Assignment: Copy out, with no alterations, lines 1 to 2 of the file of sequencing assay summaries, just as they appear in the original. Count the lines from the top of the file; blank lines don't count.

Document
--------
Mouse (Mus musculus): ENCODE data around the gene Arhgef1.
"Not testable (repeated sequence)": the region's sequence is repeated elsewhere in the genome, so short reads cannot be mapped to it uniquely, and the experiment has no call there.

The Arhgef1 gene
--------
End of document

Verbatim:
Mouse (Mus musculus): ENCODE data around the gene Arhgef1.
"Not testable (repeated sequence)": the region's sequence is repeated elsewhere in the genome, so short reads cannot be mapped to it uniquely, and the experiment has no call there.